Controlled Substance Concern With Travelling Out Of State

In our latest question and answer, our pharmacist discusses concerns an individual has getting their controlled substance prescription out of state.

Question

I currently take a Schedule II medication. I will need to travel for work and be out of state for up to six months. Is it legal for my doctor to call in a prescription to a different state from where he prescribed the medication? If so, does that vary by state law? Alternatively, could he call it into a local national pharmacy and have them forward it to another location out of state?

Asked by ViewsAskew On Feb 19, 2024

Answered by
Medical Content Reviewed By HelloPharmacist Staff

Published Feb 22, 2024
Last updated Jul 18, 2024

Key points

  • In general, doctors are legally allowed to call in controlled substance prescriptions but laws vary greatly by state. Pharmacies may also have specific policies.

Answer

Thank you for reaching out!

Providing a precise answer to your question is pretty challenging due to various contextual factors.

The legality of a physician calling a Schedule II medicinal prescription to an out-of-state pharmacy fundamentally hinges on specific state laws and regulations.

Generally, doctors are allowed to call in controlled substances to different states, but there are several essential considerations I outline below.

Physician Licensure

The practitioner must possess a valid license to practice medicine in their current state and must also have the appropriate authorizations to prescribe controlled substances in that respective state.

State-Specific Legal Requirements

Every state has specific laws and guidelines about the prescribing and dispensing of controlled substances. Therefore, the laws of the prescription-receiving state will apply, not those of the doctor’s home state.

When it comes to 'calling' in a prescription, as you mentioned in your question, this generally isn't the best way to go.

For instance, in New York, physicians can only call in a maximum 5-day supply of a CII drug, while there is no such restriction on electronic prescriptions (although CII controlled substances do have specific maximum-day supply stipulations).

Patient Transfer of Prescription

A strategy you proposed in your question was transferring your controlled substance prescription from a 'national' pharmacy in your current state to another out-of-state one. However, the feasibility of this varies state by state, with some having stricter regulations than others.

For example, while the DEA permits the transferring of electronic prescriptions of controlled substances under certain circumstances (Revised Regulation Allows DEA-Registered Pharmacies to Transfer Electronic Prescriptions at a Patient’s Request), some states prohibit such transfers, New York being one of them. State laws can, and often are, more strict than federal ones.

Therefore, it might be necessary to inquire about the law in your respective state.

Pharmacy Practices

It is important to note that some retail pharmacies may decline to accept out-of-state controlled substance prescriptions due to pharmacy-specific rules rather than legal restrictions.

I recall a time a few years back when many pharmacies were not accepting out-of-state controlled substance prescriptions from Florida due to the high rate of fraud. It wasn't a legal issue so much as it was a pharmacist's responsibility to ensure the validity of a prescription being dispensed.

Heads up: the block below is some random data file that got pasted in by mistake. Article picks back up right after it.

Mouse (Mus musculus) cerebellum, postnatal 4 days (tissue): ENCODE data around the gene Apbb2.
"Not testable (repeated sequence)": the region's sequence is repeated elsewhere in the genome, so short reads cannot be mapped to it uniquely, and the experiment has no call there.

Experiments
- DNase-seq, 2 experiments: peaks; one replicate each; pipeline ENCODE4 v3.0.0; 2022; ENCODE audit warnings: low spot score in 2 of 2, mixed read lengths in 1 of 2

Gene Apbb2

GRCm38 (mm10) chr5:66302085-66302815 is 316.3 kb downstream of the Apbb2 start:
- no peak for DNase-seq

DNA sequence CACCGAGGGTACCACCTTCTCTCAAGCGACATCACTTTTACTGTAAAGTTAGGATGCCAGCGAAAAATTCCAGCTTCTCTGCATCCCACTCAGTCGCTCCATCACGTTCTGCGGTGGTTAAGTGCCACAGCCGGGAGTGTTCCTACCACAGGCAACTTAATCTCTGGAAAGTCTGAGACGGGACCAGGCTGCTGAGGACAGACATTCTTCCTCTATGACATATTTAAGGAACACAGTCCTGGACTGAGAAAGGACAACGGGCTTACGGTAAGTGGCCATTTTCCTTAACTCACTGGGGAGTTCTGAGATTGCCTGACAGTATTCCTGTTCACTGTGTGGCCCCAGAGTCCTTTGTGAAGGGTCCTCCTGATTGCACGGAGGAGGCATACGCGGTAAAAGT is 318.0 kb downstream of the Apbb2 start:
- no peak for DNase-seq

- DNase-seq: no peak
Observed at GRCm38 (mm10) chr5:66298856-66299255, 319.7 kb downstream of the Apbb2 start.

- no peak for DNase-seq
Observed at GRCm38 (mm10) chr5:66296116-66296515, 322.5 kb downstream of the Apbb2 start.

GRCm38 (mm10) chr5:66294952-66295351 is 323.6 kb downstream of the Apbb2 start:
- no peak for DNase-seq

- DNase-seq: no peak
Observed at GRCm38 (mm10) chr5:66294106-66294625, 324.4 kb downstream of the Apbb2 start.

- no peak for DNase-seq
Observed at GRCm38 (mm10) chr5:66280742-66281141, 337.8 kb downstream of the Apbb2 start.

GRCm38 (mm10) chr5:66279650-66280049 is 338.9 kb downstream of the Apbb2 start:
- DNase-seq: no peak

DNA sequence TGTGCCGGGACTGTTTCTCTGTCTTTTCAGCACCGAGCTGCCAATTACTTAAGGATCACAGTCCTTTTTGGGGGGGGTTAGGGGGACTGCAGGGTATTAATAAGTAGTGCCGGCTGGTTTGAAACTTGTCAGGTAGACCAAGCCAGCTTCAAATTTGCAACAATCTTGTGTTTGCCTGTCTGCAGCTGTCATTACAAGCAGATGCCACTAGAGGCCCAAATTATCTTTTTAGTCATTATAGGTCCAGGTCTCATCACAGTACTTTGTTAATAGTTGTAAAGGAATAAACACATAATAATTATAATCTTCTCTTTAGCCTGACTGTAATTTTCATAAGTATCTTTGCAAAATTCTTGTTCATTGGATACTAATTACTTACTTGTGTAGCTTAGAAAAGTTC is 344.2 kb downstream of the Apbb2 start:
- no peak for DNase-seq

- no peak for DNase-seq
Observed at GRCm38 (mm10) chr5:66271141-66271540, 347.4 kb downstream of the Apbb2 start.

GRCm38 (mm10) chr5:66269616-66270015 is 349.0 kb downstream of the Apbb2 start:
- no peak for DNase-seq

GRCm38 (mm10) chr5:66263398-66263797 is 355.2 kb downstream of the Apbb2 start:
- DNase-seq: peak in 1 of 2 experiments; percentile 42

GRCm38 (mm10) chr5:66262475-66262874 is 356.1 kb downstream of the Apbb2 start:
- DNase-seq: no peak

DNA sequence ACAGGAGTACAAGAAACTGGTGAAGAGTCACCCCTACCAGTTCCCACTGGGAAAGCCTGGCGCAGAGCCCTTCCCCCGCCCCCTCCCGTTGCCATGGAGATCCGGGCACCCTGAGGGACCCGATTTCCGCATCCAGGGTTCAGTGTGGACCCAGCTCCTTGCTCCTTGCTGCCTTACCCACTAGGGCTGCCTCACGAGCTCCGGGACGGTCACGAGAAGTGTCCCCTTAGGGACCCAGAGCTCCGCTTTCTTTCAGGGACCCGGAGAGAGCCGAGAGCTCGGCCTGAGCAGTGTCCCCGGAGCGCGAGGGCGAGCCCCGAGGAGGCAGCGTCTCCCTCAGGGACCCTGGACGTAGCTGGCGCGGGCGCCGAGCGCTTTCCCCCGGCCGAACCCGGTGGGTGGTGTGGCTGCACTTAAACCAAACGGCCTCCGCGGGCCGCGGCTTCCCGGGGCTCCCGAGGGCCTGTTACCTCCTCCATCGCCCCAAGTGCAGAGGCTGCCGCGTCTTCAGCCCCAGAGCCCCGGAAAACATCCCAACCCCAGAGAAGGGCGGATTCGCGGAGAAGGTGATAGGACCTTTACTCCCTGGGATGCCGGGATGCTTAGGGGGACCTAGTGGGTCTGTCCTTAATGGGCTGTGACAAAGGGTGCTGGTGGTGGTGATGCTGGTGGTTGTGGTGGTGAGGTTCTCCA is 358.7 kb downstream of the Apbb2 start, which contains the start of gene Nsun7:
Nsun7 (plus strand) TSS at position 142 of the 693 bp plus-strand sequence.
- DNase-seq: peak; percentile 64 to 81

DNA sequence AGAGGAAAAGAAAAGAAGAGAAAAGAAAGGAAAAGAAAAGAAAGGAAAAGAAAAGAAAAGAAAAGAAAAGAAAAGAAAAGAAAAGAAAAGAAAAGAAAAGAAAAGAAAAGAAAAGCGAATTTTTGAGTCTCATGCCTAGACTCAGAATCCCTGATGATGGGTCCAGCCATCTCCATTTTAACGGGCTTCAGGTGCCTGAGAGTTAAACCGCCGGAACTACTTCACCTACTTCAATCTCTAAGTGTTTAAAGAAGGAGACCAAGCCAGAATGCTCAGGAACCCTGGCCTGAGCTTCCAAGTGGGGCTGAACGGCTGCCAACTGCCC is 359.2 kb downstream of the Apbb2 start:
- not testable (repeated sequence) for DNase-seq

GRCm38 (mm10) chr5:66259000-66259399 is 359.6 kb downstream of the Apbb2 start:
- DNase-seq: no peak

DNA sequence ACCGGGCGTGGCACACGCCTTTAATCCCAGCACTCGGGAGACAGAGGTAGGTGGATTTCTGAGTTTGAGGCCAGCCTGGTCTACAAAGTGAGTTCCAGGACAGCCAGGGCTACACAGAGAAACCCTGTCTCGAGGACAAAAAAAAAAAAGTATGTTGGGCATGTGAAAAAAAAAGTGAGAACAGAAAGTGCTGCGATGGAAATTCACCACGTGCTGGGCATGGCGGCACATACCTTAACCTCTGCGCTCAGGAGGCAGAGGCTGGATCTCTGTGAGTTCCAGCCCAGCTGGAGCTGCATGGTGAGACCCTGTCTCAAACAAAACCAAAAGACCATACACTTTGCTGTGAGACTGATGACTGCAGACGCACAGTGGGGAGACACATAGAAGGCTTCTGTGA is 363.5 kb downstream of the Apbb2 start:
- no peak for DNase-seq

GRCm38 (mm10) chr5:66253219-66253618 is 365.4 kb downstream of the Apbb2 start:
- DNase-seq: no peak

All of this means that you should consult with the pharmacy about its policies for out-of-state prescriptions (especially controls).

Pharmacist Obligations

Lastly, I must highlight the accountability of pharmacists, who bear the responsibility to confirm the authenticity of the prescription and validate the medical appropriateness. As a result, wait times for filling such prescriptions might be slightly prolonged or prescriptions could be declined altogether (see my comments in the section above).

Wrapping Up

In conclusion, although it is typically lawful for a doctor to phone in a Schedule II prescription to another state, important considerations are state-specific laws, medical and pharmacy professionals' liabilities, and institutional procedures.

I apologize for not being able to give a more specific answer, but there are just too many unknown factors.

If I were giving you my recommendation, I would suggest establishing a relationship with your new 'out of state' pharmacy. Ideally, it should be the same chain as your home state pharmacy so they can access your pharmacy records.

Next, inform your doctor of the pharmacy you plan to use out of state and have them send a prescription electronically directly to that pharmacy (don't 'call' it in or attempt to transfer from a home state pharmacy). Finally, contact your new out-of-state pharmacy to discuss the dispensing of your prescription and provide any information they need.

Thanks for contacting us!

References

About the Pharmacist

Dr. Brian Staiger, PharmD

Dr. Brian has been practicing pharmacy for over 13 years and has wide-ranging experiences in many different areas of the profession. From retail, clinical, program development, and administrative responsibilities, he's your knowledgeable and go-to source for all your pharmacy and medication-related questions! Dr. Brian Staiger also has herbalist training and educational certificates in the field of medical ethnobotany. Feel free to send him an email at [email protected]! You can also connect with Dr. Brian Staiger on LinkedIn.

Recent Questions